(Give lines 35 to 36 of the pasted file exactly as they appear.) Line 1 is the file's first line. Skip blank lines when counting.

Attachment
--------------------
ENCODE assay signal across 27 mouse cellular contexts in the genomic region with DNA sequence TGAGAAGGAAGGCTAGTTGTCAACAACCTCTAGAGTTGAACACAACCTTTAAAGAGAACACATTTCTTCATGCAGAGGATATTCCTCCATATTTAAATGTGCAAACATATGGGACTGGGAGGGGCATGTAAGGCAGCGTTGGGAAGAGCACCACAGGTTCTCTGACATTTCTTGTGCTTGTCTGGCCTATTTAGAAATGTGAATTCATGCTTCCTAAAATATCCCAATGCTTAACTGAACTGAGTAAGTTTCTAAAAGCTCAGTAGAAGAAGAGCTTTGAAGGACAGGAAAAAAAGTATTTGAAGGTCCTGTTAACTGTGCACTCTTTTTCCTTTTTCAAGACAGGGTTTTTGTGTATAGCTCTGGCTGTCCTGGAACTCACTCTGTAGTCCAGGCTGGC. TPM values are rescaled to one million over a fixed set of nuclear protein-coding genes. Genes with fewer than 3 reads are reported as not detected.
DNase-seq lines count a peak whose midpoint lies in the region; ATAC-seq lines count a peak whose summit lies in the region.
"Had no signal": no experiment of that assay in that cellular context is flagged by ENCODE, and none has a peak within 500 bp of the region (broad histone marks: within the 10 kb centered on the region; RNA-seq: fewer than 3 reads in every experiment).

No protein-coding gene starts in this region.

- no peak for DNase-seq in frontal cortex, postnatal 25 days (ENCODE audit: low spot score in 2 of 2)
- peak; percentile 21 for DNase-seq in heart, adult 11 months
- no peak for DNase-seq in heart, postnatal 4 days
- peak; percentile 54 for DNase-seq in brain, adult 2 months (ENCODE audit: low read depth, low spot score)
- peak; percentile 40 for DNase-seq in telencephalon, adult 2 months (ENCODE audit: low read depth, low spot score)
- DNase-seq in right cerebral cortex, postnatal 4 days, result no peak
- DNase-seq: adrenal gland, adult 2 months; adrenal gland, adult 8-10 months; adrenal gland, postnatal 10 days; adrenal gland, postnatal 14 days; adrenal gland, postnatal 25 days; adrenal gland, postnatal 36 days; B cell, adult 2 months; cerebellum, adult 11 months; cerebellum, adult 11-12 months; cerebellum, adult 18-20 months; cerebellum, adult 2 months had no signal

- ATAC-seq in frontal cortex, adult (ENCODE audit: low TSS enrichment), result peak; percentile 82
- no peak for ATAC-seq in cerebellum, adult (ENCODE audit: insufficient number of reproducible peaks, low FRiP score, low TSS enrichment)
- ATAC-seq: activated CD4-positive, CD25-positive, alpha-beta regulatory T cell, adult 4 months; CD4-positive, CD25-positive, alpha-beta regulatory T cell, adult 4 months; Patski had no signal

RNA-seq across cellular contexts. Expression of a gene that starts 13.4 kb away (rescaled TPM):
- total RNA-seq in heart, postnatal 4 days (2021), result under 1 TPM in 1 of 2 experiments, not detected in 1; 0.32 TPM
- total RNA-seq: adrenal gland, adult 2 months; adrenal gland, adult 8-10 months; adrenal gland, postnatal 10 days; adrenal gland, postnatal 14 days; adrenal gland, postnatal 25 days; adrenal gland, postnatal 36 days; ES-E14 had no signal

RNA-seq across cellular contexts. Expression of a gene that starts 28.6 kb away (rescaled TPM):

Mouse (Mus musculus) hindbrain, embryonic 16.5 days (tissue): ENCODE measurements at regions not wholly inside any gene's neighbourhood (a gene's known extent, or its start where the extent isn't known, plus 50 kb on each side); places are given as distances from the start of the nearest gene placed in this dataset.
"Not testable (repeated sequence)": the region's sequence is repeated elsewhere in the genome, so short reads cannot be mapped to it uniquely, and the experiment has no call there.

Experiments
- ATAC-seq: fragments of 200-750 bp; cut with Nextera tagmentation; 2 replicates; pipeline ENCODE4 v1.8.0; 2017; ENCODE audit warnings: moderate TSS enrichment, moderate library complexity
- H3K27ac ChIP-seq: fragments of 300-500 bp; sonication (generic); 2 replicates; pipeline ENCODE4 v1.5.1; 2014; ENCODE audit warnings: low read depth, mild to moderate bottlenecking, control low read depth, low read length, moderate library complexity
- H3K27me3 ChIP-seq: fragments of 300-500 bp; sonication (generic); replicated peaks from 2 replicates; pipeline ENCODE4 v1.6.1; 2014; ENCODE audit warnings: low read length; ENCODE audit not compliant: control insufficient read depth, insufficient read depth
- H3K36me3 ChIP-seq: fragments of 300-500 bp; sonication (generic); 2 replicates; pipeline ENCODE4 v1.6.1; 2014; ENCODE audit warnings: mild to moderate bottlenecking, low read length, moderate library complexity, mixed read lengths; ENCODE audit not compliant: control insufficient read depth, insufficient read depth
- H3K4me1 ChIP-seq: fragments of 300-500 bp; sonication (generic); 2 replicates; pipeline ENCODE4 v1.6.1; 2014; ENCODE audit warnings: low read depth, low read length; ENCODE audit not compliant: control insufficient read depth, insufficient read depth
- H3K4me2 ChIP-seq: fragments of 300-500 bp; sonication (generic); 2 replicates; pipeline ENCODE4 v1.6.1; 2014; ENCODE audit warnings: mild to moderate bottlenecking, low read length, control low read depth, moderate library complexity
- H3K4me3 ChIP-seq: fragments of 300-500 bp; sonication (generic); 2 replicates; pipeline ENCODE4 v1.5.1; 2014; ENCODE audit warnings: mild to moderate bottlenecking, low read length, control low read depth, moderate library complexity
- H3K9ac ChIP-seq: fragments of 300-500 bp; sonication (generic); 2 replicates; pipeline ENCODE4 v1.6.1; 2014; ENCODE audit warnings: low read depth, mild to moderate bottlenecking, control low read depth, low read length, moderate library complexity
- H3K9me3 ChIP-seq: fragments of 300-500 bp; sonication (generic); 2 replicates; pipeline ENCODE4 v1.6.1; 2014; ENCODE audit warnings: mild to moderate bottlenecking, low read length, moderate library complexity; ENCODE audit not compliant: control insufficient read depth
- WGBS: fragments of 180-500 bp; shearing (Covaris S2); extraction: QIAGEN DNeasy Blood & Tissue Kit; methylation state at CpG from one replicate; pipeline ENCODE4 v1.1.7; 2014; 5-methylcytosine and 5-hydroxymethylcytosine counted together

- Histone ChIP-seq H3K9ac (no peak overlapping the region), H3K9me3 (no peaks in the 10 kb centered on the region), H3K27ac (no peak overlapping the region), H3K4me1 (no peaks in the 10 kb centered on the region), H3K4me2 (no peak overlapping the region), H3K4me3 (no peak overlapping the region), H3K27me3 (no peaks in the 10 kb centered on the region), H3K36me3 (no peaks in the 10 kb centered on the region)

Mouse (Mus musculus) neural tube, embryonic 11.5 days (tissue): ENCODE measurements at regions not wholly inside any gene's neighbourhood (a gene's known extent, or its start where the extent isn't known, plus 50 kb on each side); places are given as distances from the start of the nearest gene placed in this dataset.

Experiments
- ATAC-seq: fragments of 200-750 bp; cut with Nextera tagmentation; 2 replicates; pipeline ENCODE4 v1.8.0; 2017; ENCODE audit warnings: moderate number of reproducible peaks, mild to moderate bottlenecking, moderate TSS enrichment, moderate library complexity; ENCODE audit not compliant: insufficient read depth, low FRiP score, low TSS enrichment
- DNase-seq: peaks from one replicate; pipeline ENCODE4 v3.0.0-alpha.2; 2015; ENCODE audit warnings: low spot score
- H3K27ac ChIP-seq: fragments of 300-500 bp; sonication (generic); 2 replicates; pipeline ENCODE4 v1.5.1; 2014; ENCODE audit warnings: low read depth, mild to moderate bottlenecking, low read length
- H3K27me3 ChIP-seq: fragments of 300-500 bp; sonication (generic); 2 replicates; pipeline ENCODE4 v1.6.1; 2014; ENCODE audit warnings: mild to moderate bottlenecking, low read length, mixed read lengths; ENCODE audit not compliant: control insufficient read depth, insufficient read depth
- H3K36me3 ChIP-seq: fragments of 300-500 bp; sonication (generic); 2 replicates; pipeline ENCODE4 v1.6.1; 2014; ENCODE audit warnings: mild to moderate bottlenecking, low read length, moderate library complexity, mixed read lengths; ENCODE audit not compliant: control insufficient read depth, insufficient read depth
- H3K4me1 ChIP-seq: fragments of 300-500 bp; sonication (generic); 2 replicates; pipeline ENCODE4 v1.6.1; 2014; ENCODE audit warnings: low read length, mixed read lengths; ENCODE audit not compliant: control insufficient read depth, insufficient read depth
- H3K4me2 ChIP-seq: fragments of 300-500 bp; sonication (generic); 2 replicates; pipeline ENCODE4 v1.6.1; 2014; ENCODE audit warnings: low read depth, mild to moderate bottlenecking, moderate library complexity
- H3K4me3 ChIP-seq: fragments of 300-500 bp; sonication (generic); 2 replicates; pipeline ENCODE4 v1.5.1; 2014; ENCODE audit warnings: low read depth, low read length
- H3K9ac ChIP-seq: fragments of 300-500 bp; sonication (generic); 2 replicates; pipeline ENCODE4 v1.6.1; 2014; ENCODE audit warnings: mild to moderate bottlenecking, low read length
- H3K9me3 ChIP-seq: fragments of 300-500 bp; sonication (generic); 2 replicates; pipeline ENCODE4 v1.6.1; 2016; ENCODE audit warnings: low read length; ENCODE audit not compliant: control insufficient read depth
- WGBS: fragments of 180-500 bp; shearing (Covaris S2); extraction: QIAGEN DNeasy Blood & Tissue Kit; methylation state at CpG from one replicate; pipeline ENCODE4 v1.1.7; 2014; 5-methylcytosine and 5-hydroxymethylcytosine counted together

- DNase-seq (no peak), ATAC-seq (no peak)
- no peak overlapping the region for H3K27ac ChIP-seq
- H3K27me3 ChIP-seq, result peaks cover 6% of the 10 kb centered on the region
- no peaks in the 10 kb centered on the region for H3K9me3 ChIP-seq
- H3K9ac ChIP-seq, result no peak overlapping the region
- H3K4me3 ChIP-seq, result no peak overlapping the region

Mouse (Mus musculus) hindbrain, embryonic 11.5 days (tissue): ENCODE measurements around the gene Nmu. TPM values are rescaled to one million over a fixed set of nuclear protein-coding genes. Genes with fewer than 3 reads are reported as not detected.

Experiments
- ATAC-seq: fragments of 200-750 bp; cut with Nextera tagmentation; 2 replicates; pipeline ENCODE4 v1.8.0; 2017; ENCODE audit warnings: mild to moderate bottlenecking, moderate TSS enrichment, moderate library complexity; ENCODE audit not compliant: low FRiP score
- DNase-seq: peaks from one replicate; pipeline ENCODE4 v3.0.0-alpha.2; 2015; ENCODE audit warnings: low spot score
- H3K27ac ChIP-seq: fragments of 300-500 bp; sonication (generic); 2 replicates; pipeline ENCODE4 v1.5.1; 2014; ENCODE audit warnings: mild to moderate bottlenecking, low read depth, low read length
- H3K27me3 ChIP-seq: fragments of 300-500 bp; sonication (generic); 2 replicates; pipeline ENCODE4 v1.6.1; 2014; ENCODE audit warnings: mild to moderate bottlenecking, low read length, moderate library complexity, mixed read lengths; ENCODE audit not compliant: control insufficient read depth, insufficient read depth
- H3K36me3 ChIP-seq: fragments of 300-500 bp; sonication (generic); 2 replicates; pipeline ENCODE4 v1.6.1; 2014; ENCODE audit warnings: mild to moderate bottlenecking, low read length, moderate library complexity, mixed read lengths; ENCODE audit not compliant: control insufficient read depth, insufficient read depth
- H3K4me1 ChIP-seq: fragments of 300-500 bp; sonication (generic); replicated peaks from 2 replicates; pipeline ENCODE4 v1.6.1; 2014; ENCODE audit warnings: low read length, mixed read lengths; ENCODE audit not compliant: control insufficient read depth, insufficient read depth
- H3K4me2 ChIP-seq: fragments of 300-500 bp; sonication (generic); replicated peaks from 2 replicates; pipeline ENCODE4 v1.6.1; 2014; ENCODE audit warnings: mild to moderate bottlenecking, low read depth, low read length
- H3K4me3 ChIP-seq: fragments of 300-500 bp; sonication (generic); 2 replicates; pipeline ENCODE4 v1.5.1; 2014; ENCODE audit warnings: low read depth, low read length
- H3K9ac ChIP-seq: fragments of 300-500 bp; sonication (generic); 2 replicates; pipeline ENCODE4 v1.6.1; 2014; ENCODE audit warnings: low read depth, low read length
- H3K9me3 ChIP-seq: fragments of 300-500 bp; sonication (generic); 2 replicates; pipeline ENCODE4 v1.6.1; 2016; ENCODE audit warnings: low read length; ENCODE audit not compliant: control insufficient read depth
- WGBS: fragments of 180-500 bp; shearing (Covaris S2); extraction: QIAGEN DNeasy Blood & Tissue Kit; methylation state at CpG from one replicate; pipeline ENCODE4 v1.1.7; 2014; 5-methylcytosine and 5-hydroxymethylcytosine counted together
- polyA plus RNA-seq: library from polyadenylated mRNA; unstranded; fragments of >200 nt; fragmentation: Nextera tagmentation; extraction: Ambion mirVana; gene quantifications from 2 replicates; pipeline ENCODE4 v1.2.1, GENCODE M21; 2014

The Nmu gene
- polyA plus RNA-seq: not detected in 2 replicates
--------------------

- ATAC-seq: fragments of 200-750 bp; cut with Nextera tagmentation; 2 replicates; pipeline ENCODE4 v1.8.0; 2017; ENCODE audit warnings: moderate number of reproducible peaks, mild to moderate bottlenecking, moderate TSS enrichment, moderate library complexity; ENCODE audit not compliant: insufficient read depth, low FRiP score, low TSS enrichment
- DNase-seq: peaks from one replicate; pipeline ENCODE4 v3.0.0-alpha.2; 2015; ENCODE audit warnings: low spot score